Fruit and flower

The six-year-old granddaughter asked what a heart attack was which got us talking about the function of the heart to pump blood to every part of the body. To illustrate, I showed her the veins on my hand. They’re raised and bluish and easy to see. Then we looked at her hand where there are vein-lines too, but narrow and deep under smooth skin, barely visible.

“Mine aren’t __” she began, and I could tell she was searching for a word that meant hers were better without saying so exactly. “Sticking out as much,” I supplied.

Attraction has a hierarchy when it comes to hands: young beats old. The girl’s hands are so perfectly contained and formed, so perfectly new, so clearly superior. They aroused wistfulness in me.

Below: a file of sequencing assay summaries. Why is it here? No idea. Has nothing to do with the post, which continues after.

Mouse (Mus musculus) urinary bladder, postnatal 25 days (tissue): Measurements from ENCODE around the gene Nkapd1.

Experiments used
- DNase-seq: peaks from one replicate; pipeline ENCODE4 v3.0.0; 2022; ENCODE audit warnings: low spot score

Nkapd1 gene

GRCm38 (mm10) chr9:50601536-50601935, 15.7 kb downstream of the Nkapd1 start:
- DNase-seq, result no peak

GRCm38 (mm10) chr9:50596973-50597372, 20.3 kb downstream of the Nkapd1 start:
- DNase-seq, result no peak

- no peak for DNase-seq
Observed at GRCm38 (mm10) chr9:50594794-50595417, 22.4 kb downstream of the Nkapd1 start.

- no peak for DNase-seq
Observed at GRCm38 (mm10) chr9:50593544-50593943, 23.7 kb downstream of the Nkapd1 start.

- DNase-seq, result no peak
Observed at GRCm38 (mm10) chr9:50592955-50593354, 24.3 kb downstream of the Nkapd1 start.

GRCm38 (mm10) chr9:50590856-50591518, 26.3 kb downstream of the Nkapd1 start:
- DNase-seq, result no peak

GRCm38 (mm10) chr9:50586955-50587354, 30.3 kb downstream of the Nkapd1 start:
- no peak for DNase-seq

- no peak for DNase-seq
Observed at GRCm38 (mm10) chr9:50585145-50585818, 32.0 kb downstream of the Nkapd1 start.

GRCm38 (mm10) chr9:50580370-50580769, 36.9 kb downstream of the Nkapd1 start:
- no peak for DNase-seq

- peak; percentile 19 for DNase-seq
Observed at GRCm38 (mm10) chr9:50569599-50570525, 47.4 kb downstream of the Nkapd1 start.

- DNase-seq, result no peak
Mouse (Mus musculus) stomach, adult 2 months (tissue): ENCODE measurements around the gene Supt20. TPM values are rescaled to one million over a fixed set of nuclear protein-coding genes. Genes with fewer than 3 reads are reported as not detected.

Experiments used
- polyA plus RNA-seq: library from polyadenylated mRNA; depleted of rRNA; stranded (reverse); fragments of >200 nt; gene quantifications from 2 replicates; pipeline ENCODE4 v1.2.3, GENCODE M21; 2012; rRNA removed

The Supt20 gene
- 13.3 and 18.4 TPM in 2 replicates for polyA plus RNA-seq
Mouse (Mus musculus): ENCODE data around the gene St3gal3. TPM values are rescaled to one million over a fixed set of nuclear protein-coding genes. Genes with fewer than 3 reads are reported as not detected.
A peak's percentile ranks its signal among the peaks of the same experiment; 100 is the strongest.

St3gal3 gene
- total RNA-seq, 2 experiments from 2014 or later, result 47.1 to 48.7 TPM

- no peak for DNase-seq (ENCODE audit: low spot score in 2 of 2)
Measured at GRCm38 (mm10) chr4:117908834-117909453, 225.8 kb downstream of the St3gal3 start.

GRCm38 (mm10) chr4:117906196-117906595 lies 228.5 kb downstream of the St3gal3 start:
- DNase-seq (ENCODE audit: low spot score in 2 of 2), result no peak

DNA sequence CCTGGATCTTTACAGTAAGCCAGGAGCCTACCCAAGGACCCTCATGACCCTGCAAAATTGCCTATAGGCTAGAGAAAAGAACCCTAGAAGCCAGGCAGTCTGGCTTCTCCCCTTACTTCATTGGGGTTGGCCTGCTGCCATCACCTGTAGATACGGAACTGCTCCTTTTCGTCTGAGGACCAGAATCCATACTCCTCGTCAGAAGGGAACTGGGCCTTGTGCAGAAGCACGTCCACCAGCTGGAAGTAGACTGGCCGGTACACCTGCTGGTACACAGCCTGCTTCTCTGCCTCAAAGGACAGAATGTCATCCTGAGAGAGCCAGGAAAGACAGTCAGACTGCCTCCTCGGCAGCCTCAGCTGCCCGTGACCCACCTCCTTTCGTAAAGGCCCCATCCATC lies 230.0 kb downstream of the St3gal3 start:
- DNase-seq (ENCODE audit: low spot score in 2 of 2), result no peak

I remembered something, though, a couple of lines from George Orwell’s 1984 that I once copied into my notebook of quotes. Just before arrest, Winston has a moment of insight about the old washerwoman he sees in the yard below. Never before had it occurred to him that her work-rough turnip-like body could be beautiful:

“But it was so, and…why not? [Her] body…bore the same relation to the body of a girl as the rose-hip to the rose. Why should the fruit be held inferior to the flower?”